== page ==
This post has been self-published on Youth Ki Awaaz by Sumra Alam. Just like them, anyone can publish on Youth Ki Awaaz.

I Tried To Do Something Nice For Street Children But Didn’t Realise Its Consequences

STC logoEditor’s Note: With #TheInvisibles, Youth Ki Awaaz and Save the Children India have joined hands to advocate for the rights of children in street situations in India. Share your stories of what you learned while interacting with street children, what authorities can do to ensure their rights are met, and how we can together fight child labour. Add a post today!

Amidst the hustle of cities and caught in the web of individual commitments, our encounters with those on the streets are reduced to inconsiderate – and sometimes, selective – acts of kindness. These are meant to give the ‘beneficiaries’ of these acts a sense of instant privilege, which we probably think they are not deserving of.

My story of interacting with street children consists of a lot of excitement, happiness, and a little bit of embarrassment. This was a day when I stepped out of college knowing that I had to do something good.

The feeling went back a few weeks when I had exited a metro station and was greeted by a four-year-old who was trying to sell balloons to passersby.

I walked up to him and asked for one. He very candidly handed me a balloon, without a sign of happiness on his face. I was struck by the seriousness that this kid could display. I tried to chat with him for a bit, and asked him a few questions about him and his family.

I left soon after this short meeting – but the memory stayed with me for weeks to come.

Coming back to the fateful day – I set out to do something rewarding. I went back to the place wanting to spend some time with a few kids. I started talking to a kid – and in no time, I was walking around with a small group of five- to eight-year-olds. After a lot of debate, the kids decided that they wanted to eat at McDonald’s while sitting inside the restaurant.

This story is not about what happened at McDonald’s. That went pretty well. It is about what happened after the party was over and about the realisations that subsequently dawned upon me.

The mother of one of the kids was looking for her child and thought that she had gone missing. Upon finding us, she slapped her child twice, came up to me and very politely said, “Didi, I know you had good intentions, but I got worried about my child. Someone could have taken her away – and I would have had no chance of finding her.”

While the situation hardly bothered the kids, I was filled with guilt and embarrassment – because an intended act of kindness had turned into a major goof-up. On my way back home, I realised how easy it is for us to take for granted the issues of identity and security related to kids living on the streets.

Are you willing to interact with them?

Had it been some other kid, I would have taken these factors all into consideration. I was quick enough to assume that taking them for a walk should not be a problem to their parents – or in that case, I assumed that they wouldn’t have parents in the first place.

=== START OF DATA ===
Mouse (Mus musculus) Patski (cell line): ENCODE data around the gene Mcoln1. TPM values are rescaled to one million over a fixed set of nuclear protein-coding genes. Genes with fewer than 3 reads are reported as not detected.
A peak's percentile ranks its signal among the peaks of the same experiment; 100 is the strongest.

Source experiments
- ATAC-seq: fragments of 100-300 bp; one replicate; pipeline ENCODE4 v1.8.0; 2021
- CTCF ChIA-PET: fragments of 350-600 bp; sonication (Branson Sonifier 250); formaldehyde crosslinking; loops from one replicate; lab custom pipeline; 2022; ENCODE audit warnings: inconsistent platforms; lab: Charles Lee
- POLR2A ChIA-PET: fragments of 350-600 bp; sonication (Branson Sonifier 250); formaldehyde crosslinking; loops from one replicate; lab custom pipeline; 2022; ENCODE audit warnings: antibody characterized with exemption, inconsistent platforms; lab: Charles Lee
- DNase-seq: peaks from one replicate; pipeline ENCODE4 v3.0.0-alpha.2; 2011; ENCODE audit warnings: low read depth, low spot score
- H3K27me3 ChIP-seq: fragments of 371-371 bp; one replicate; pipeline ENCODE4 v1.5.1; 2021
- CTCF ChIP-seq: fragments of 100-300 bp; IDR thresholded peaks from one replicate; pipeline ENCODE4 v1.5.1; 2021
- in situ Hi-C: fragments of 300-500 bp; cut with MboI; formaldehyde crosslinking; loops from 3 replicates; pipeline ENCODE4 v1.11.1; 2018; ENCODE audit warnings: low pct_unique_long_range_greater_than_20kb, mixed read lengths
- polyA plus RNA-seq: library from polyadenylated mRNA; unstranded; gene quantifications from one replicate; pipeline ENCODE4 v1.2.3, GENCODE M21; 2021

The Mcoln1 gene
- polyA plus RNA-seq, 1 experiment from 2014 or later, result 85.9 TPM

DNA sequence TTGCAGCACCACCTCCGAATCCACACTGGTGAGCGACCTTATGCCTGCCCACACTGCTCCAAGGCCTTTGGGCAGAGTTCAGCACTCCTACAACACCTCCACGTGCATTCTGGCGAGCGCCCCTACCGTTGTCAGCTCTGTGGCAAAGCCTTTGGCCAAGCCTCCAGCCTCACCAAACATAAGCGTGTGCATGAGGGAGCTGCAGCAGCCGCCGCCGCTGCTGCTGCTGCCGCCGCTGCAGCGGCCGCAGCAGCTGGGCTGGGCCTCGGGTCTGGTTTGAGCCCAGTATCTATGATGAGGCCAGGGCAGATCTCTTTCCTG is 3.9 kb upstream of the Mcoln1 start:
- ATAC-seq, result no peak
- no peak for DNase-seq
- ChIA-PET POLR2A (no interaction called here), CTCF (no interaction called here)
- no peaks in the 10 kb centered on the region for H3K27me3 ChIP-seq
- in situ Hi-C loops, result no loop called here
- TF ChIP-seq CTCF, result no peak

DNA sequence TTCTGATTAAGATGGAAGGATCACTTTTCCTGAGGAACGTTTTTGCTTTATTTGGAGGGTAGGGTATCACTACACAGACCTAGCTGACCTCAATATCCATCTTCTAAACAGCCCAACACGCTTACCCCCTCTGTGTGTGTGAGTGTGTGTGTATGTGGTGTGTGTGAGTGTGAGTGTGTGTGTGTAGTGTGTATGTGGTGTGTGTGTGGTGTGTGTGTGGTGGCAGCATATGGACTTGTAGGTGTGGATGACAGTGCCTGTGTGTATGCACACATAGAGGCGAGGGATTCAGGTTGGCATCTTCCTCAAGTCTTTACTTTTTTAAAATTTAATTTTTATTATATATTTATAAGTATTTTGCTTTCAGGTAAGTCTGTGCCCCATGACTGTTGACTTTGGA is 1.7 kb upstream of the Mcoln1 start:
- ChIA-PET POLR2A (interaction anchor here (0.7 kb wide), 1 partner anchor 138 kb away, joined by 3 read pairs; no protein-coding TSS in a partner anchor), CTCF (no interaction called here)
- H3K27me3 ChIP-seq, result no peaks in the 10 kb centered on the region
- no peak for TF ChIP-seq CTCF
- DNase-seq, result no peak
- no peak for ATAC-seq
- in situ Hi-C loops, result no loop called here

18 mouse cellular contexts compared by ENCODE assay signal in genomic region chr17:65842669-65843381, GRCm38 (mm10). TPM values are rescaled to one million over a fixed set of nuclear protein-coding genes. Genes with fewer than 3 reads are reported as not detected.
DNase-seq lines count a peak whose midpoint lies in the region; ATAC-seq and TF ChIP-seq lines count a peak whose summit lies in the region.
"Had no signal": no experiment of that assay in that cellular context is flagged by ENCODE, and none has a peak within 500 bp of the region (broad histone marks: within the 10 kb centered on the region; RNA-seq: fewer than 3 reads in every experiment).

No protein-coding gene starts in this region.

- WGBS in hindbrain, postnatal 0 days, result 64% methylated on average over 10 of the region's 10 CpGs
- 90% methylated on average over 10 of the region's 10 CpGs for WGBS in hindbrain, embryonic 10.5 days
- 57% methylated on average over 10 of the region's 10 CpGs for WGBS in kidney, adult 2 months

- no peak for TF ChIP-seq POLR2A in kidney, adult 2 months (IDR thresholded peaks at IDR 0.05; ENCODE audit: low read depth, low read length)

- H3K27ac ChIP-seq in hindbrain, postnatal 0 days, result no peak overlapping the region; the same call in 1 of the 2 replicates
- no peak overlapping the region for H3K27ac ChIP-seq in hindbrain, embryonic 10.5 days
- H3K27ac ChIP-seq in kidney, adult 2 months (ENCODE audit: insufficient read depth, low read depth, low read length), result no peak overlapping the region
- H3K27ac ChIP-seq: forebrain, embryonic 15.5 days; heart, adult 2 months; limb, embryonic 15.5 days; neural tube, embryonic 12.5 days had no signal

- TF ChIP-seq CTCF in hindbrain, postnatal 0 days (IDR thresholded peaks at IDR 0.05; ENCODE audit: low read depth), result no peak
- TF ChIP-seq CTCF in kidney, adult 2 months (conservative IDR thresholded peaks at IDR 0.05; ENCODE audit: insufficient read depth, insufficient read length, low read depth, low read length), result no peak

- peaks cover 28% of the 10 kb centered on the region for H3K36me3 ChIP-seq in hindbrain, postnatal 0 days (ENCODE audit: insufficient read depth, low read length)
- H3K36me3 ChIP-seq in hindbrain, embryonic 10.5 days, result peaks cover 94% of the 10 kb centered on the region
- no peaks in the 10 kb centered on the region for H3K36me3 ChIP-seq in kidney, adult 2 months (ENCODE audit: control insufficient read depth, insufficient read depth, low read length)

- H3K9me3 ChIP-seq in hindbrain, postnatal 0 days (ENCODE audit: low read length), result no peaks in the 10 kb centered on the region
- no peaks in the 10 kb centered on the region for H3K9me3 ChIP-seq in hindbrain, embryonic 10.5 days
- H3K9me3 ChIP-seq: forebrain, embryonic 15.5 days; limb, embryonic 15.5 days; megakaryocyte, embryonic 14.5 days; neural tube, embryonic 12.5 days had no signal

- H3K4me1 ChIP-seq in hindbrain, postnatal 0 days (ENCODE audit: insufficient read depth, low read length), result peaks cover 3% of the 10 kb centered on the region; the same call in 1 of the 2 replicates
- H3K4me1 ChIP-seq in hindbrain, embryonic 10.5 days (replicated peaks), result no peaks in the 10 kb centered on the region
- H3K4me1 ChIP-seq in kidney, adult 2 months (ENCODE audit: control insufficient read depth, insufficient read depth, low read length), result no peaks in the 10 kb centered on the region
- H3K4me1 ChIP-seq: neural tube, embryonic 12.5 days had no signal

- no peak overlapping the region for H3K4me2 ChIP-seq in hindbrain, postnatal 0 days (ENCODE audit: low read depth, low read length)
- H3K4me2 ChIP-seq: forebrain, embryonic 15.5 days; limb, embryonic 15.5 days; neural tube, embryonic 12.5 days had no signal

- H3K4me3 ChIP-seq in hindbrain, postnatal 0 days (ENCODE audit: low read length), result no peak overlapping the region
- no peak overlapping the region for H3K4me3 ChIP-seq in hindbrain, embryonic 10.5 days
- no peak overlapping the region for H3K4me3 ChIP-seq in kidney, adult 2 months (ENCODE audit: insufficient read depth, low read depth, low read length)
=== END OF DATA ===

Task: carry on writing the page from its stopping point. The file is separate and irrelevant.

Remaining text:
The issues of identity faced by these kids rest on a complex web of inter-relationships of various cultural, political as well as economic factors. The consequences of this inter-relatedness are clearly visible in the plight of these groups, today. Examining these factors will, undoubtedly, lead to a better understanding of the situation. But tackling the issue as a whole requires a little more involvement than mere distant and secondary knowledge. The best and perhaps the most fruitful way to address this is being directly involved with the communities.

In our perception, the ‘street’ rests in the ‘public’ space – which we tend to differentiate from the ‘private’. Imagining families spending their entire lives in a space so open and unprotected makes it difficult to identify them with the normalcy of family and civil life. This is one of the reasons why we often tend to ignore even the basic necessities that are missing from their lives.

The consequences this perception brings about for the underprivileged are not difficult to trace. A lack of civil, political and cultural identities strips them of the ability to access even the most basic resources that are required to live a healthy life.

The threat that this fluid identity of a ‘street life’ poses is such that it can cost children their lives. Without a valid, State-approved identity, the children lose the privilege of being looked after by the authorities. And in the absence of a traditional cultural identity, they lose the privilege of being recognised by the people around them. It seems as if there is no way to go from here.

However, as complex as things seem to look, simple acts of kindness can take this world a long way. All we need to do is engage ourselves in interacting with these communities.

Many a time, good intentions can be unfruitful if we are not fully aware of the conditions of those we are trying to help. An obvious solution to this situation would be to raise awareness about these communities – and most importantly, understanding their culture. In my opinion, a distant understanding of things will not prove successful unless it is done by promoting awareness through direct interaction.